PERCUTANEOUS ROUTE AS A RISK FACTOR FOR SEROPOSITIVITY OF HEPATITIS C VIRUS INFECTION
Journal of Evolution of Medical and Dental Sciences
BACKGROUND: Hepatitis C seropositivity is a chronic infection in India which remains silent in the blood over the years and can pose a threat to public health. Paucity of the data on the part of patient during pre-donation questioning about various risk factors is likely to have an impact on safe blood transfusion programme. AIM: The objective of this study was to identify percutaneous route as a risk factor associated with HCV infection in volunteer blood donors in Amritsar Punjab. MATERIAL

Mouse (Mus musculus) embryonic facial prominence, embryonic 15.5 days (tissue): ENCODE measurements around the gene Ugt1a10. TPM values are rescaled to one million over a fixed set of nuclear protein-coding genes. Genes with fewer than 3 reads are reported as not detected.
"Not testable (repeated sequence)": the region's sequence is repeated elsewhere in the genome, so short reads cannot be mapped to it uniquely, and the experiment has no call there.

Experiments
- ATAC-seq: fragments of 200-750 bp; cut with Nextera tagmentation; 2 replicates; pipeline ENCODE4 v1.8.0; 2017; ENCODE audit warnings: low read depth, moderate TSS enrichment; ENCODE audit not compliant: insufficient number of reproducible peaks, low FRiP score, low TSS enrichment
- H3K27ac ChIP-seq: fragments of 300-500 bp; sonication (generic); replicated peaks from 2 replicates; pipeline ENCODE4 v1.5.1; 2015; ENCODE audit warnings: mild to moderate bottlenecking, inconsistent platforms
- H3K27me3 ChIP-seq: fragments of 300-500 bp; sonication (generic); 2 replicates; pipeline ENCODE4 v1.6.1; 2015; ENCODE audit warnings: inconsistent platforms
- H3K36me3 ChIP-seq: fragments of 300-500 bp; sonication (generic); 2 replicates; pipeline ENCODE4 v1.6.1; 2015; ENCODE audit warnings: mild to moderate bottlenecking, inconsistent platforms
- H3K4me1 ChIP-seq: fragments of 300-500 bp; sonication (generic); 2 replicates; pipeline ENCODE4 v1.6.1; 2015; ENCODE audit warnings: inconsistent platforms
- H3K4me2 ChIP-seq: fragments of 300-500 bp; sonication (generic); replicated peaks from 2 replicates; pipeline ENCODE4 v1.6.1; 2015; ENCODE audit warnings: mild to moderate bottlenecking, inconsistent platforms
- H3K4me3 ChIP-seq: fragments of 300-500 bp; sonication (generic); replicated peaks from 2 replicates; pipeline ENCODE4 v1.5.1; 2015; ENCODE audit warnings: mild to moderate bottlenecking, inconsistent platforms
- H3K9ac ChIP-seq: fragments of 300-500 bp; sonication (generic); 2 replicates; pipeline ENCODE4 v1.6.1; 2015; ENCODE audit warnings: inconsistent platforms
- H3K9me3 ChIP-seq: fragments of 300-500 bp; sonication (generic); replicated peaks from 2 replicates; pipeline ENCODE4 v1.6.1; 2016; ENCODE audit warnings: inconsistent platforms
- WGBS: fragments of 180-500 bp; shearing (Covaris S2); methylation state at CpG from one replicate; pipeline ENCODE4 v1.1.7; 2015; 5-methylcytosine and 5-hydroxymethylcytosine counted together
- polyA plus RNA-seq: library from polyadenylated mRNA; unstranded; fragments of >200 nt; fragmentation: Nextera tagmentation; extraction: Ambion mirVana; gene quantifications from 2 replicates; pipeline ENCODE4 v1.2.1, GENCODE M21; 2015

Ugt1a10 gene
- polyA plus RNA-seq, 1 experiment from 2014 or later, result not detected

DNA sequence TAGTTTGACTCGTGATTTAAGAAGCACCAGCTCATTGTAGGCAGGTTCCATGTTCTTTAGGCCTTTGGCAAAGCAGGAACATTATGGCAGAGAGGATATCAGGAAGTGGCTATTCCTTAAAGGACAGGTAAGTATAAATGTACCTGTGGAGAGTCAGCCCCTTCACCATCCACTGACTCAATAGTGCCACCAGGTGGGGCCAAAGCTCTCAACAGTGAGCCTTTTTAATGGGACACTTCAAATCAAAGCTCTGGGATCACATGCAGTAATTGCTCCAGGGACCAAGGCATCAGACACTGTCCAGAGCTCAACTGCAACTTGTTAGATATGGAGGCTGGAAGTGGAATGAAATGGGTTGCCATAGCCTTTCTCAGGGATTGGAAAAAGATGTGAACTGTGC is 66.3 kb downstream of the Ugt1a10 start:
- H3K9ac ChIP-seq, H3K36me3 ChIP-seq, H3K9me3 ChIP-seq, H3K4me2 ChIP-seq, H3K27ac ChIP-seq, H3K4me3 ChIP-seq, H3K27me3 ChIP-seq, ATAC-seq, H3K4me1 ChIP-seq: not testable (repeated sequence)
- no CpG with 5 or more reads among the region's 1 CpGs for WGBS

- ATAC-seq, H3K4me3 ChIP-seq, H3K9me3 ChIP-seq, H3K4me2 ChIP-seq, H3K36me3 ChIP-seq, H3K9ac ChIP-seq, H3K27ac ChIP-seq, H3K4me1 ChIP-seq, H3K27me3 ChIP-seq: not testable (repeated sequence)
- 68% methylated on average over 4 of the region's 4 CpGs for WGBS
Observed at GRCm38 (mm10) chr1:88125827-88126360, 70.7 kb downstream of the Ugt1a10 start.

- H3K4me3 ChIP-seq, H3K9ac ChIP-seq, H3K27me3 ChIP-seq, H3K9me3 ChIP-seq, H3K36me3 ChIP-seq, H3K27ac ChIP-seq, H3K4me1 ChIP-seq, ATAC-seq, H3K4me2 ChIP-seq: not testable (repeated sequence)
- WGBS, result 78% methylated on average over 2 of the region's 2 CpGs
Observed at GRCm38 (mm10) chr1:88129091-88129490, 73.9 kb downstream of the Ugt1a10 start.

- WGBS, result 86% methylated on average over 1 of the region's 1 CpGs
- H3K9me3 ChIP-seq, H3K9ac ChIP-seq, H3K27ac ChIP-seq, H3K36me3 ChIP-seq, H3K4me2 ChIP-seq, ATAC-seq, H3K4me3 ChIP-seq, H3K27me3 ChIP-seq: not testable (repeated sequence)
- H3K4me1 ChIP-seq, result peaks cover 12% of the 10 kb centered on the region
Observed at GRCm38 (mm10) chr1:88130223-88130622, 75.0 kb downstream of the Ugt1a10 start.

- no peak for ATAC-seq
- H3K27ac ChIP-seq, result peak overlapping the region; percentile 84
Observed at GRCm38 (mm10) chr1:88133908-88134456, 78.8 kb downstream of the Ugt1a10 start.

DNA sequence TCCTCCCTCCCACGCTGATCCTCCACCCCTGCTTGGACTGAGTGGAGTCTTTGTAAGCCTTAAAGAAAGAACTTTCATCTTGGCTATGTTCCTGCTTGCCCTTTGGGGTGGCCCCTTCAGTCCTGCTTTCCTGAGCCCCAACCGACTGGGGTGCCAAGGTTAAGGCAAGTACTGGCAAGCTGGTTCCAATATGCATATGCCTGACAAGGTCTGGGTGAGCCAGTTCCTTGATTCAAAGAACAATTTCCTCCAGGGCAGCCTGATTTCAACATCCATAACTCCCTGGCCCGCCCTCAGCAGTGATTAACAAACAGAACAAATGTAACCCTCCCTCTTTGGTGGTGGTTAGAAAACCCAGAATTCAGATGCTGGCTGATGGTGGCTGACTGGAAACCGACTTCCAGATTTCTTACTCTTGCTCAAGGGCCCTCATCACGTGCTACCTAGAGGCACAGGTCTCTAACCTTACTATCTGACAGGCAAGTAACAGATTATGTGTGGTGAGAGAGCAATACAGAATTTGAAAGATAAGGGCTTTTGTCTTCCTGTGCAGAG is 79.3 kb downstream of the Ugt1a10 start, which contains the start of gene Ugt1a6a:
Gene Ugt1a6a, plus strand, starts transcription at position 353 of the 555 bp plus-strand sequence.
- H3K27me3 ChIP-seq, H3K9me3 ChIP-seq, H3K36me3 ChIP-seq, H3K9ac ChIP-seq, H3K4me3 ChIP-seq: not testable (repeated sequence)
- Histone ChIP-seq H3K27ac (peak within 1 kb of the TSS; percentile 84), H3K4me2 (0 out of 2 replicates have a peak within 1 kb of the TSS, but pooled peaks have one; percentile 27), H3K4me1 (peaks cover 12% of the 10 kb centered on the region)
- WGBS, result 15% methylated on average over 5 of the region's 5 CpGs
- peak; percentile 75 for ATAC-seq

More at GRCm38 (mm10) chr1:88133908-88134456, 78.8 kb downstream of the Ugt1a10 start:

... HODS: The present study was done on 5000 healthy blood donors comprising 3261 replacement and 1739 voluntary donors in Amritsar to know Hepatitis C virus seropositivity in the region and compare it in relation to various etiologic factors. All blood samples were tested for anti-HCV antibody by 3 rd generation ELISA. Results of study were analyzed statistically. RESULTS: Overall HCV seropositivity amongst 5000 donors was 0.98% which was significantly lower in voluntary than replacement donors (0.23 vs.1.37%). Maximum HCV seropositivity was seen in 30-39 years group in both voluntary and replacement donors. Rural blood donors had higher seropositivity than urban. The most prevalent risk factor was injection (I.V.) drug use present in 14/49 (28.57%) cases. The second most common route was tattooing which was present in a total of 12/49 anti HCV positive cases and in 6 out of these cases (i.e. 12.24% of total) no other history could be elicited than tattooing. Another important route was sharing of shaving kits or visit to roadside barber which solely was present in 5/49 (10.2%) cases. CONCLUSION: Percutaneous route with tattooing, sharing shaving kits or roadside barber visit is the important risk factor to consider for the transmission of Hepatitis C infection besides injection drug use.